The title of this post is not 100% accurate: this 1983 portrait of Madonna was taken by Richard Corman in her brother’s Manhattan apartment. But I’m pretty sure the can of Aquanet Super-Hold hairspray was hers.
The British singer/songwriter Florence Welch recently shot a fascinating commercial for the Gucci Bloom advertising campaign. In a backstage picture we can see a bottle of Officina Profumo-Farmaceutica Santa Maria Novella toning water on a table near the artist.
The protagonists of the campaign by Floria Sigismondi are Anjelica Huston, Florence Welch, Jodie Turner-Smith and Susie Cave.
I’ve covered Stevie Nicks’ bathrooms and dressing rooms several times: I’ve always loved her music and style, so it’s intriguing to identify the beauty products and perfumes she uses in real life. Some time ago a reader of this blog submitted a couple of pictures from the 1980s I’d never seen before. In both of them, there’s a mysterious product (a tall plastic bottle with black cap) which I was asked to identify.
The product in question is one of the most popular products by Neutrogena, a body oil. The advert above shows the packaging in 1979. This is not the exact bottle seen on Stevie Nicks’ tables, though, because the cap has a different shape.
The bottle shown in this advert from 1985 is more like it, even if I think the oil bottle seen in the second Stevie picture has a larger size.
In the first picture two Erno Laszlo bottles (lotion or Shake-It tinted treatment) can be seen as well.
Thanks to James for submitting this post and to Cédric for the id.
Wearing a scarlet red dress by Christian Dior, Brigitte Bardot was portrayed in her dressing room while getting ready to attend a gala in Munich in 1957.
There were many beauty products displayed on the table but one has caught my attention: the teal lace box containing a bottle. If you’re a fan of vintage Rochas packaging, you’ve surely recognized Mouche, the Edmond Roudnitska creation launched in 1947. Rochas used the same bottle for many fragrances, but had different colours for their lace boxes – teal for Mouche, pink for La Rose, white for Femme, yellow for Mousseline.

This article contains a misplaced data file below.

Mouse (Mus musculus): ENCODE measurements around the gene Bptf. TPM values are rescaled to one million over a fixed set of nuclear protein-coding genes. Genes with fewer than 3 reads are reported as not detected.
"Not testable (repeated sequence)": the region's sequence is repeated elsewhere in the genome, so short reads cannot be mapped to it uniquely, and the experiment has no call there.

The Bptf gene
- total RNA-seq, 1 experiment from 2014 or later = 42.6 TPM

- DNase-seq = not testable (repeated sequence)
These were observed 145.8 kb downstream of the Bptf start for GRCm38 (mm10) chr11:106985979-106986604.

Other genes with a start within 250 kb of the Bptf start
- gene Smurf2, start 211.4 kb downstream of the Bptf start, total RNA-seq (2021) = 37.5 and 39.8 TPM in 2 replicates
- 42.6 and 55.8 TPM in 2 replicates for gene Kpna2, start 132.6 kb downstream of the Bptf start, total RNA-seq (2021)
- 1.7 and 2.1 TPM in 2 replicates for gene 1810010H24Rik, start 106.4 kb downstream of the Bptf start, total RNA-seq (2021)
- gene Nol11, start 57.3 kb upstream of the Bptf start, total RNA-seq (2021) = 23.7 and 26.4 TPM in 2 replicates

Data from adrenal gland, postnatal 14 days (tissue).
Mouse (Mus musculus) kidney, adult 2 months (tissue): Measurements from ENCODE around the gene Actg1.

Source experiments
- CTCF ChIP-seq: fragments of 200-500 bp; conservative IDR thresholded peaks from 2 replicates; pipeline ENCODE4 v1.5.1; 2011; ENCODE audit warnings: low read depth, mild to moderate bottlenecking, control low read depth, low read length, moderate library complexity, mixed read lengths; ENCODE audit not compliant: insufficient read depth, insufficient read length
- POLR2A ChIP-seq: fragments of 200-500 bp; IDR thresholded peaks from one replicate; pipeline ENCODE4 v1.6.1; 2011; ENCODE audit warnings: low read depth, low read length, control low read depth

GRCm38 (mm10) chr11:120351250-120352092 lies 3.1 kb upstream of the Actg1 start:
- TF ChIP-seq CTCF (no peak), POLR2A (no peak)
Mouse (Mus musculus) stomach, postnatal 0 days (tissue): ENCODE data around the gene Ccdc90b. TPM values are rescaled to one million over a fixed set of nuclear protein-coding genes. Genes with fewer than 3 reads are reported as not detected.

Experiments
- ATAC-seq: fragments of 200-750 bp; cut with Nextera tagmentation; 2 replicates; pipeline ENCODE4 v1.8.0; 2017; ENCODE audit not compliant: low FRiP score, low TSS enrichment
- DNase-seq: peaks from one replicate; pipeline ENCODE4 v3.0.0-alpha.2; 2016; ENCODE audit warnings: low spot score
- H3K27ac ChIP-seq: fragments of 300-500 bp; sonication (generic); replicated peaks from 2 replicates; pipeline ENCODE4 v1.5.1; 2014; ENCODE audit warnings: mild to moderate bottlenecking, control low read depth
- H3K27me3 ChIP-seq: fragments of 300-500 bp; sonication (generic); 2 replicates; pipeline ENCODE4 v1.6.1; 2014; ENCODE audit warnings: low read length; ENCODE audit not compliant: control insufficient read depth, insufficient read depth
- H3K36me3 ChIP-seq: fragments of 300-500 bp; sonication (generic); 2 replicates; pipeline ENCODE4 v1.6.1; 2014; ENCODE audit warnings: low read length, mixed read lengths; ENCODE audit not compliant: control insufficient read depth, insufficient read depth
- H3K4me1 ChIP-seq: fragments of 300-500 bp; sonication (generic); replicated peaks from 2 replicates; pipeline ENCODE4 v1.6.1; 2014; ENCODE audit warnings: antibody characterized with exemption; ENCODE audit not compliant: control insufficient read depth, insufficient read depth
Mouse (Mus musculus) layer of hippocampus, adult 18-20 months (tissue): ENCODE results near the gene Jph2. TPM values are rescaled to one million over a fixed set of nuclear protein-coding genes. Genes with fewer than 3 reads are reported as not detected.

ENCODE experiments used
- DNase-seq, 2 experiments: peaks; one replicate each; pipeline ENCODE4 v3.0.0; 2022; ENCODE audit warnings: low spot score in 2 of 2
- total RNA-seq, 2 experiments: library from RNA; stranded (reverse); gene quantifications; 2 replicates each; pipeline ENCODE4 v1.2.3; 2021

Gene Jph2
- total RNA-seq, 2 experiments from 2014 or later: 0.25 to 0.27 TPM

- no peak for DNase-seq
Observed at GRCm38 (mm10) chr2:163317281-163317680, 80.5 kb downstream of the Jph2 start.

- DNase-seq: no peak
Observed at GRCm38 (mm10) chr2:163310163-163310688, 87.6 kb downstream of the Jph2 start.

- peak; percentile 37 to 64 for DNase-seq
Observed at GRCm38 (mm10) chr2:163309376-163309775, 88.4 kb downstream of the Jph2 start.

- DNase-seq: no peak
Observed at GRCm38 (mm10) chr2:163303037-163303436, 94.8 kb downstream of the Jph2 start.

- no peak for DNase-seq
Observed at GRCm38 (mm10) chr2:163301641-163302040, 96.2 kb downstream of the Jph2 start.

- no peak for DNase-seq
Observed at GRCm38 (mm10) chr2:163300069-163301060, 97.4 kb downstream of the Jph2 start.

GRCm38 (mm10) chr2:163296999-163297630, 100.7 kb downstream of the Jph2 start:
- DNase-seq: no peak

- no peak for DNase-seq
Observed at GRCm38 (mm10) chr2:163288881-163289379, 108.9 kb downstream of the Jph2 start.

Cecil Baldwin, the narrator of Welcome to Night Vale podcast and host of Night Vale’s radio station, keeps several memorabilia of the popular podcast in his house. In the picture above, some perfumes can be seen too.
Impossible to tell what Aesop fragrance sits on the dresser. The perfumes of the Australian brand are all housed in the same dark glass bottle, and the front side is not visible in the picture.
Thanks to A. Windfeldt for the id.
Have you ever wondered what perfumes celebrities wear in real life? I love watching pictures of their houses and bathrooms, because there’s always something interesting sitting on vanities, shelves and bedside tables.
Think of Christian Louboutin, for example. What perfume does the designer of the world-famous shoes à la semelle rouge wear? If you’re thinking about something unusual or incredibly exclusive, think again. A classic of French perfumery – Pour un Homme de Caron – can be seen in the beautiful bathroom of his French château. This perfume – with traditional notes of lavender, musk and vanilla – was created by Ernest Daltroff and launched in 1934.
In 1983 the popularity of the Italian showgirl Raffaella Carrà was about to peak: in that year she would start hosting Pronto, Raffaella?, one of the most successful tv programmes of the decade. Angelo Deligio took these wonderful pictures of Raffaella in her dressing room, surrounded by beauty products, personal items (see the Louis Vuitton Monogram Canvas box above) and design objects .
The first beauty products that have captured my attention are by Lancôme. Raffaella used the classic toner/cleansing milk duo: the toner is Tonique Douceur, while the cleansing milk is Galatéis Douceur.
By the mirror there’s also Max Factor Pan Stik, along with a tiny bottle of Imidazyl eye drops and a box of Chicco cotton buds.
This picture was taken on the opposite side of the room. The Lancôme duo is still visible, but next to Raffaella there’s another intriguing bottle.
Here it is again. It’s a Jeanne Gatineau product, probably an oil make-up remover. The trademark pink packaging can be found in the first picture, too, where a pink box sits by the mirror.
If we move to the opposite side of the room, next to Raffaella, there are other two products – Schwarzkopf Taft hairspray and Evian spray mineral water.
 In the pictures there are Ericsson Ericofon phone and Philips wired broadcast receiver.
Photographer Pierre Fournier portrayed the French singer and actor Johnny Hallyday in his dressing room at the Olympia music hall in Paris in 1965. The room walls are plastered with telegrams, while two interesting bottles sit on the table.
The bottle with the tiny bow around the neck is a classic: Eau de Cologne Fraîche by Christian Dior, a citrus fragrance created by Edmund Roudnitska and launched in 1955. Probably it was this cologne that started a life-long love story between the artist and the brand (he was the face of Eau Sauvage in 2000 and attended many Dior fashion shows).
The second bottle is from another staple of Parisian perfumery: Chanel. This huge squared bottle surely contained an eau de cologne. Not sure about the exact fragrance but, judging from the lettering on the front label, it may be Cuir de Russie, created by Ernest Beaux and first launched in perfume form in 1924.
This picture, taken in 1973, shows Bardot sitting at her dressing table. Most of the bottles on it are decorative, but there are some real flacons too.
On the right there are two Guerlain bottles. The white container decorated with a blue floral pattern is the refillable atomiser of Shalimar, while the fluted one is the spray version of Shalimar eau de cologne. Behind them, the fan-like cap of the classic flacon chauve souris is visible, but it seems attached to a different bottle.